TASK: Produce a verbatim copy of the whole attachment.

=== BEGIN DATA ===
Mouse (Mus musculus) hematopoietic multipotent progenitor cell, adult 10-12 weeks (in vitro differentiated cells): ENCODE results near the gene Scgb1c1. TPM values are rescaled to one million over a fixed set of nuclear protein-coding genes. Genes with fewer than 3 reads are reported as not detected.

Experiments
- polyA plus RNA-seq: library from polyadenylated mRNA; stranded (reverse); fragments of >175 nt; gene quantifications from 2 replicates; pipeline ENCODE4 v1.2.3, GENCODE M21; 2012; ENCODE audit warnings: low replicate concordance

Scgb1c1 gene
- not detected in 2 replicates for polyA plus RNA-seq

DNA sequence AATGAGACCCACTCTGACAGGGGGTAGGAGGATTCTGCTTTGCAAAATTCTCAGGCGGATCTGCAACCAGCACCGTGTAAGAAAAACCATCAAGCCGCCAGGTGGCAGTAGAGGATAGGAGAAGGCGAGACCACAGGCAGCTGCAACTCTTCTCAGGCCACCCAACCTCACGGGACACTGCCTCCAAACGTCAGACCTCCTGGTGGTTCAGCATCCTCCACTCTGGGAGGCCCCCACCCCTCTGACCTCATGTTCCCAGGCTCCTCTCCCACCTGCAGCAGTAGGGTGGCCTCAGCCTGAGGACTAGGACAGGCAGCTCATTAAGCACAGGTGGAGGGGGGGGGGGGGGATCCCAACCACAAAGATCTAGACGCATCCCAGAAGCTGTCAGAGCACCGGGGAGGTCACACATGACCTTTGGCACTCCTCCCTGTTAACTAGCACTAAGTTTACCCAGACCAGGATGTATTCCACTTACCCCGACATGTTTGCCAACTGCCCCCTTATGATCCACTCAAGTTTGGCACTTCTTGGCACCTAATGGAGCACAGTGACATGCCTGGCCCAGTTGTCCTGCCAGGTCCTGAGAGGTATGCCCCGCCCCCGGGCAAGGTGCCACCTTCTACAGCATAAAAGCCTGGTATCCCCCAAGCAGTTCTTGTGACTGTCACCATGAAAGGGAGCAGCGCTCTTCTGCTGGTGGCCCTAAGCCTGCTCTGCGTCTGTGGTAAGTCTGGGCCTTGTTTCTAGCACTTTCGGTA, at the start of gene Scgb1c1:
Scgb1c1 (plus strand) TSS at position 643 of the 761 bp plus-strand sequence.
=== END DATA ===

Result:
Mouse (Mus musculus) hematopoietic multipotent progenitor cell, adult 10-12 weeks (in vitro differentiated cells): ENCODE results near the gene Scgb1c1. TPM values are rescaled to one million over a fixed set of nuclear protein-coding genes. Genes with fewer than 3 reads are reported as not detected.

Experiments
- polyA plus RNA-seq: library from polyadenylated mRNA; stranded (reverse); fragments of >175 nt; gene quantifications from 2 replicates; pipeline ENCODE4 v1.2.3, GENCODE M21; 2012; ENCODE audit warnings: low replicate concordance

Scgb1c1 gene
- not detected in 2 replicates for polyA plus RNA-seq

DNA sequence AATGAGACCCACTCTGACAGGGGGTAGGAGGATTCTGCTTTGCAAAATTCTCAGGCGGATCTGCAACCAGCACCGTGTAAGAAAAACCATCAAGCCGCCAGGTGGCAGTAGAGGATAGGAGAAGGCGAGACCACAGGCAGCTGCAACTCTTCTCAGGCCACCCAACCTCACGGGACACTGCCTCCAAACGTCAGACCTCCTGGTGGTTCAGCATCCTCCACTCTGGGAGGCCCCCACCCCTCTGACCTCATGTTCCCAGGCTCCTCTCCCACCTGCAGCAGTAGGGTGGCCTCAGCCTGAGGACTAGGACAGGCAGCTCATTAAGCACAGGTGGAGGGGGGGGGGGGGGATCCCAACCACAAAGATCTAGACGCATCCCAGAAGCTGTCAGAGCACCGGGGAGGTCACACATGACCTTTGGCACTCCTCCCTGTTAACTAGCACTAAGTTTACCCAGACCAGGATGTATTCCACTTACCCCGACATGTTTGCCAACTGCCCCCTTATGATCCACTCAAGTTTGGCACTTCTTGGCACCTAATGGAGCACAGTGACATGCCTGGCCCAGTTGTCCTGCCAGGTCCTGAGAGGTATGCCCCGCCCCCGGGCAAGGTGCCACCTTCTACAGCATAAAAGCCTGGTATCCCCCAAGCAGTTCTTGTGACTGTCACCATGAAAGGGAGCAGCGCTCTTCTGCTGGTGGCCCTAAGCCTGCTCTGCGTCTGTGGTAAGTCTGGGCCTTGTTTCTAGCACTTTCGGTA, at the start of gene Scgb1c1:
Scgb1c1 (plus strand) TSS at position 643 of the 761 bp plus-strand sequence.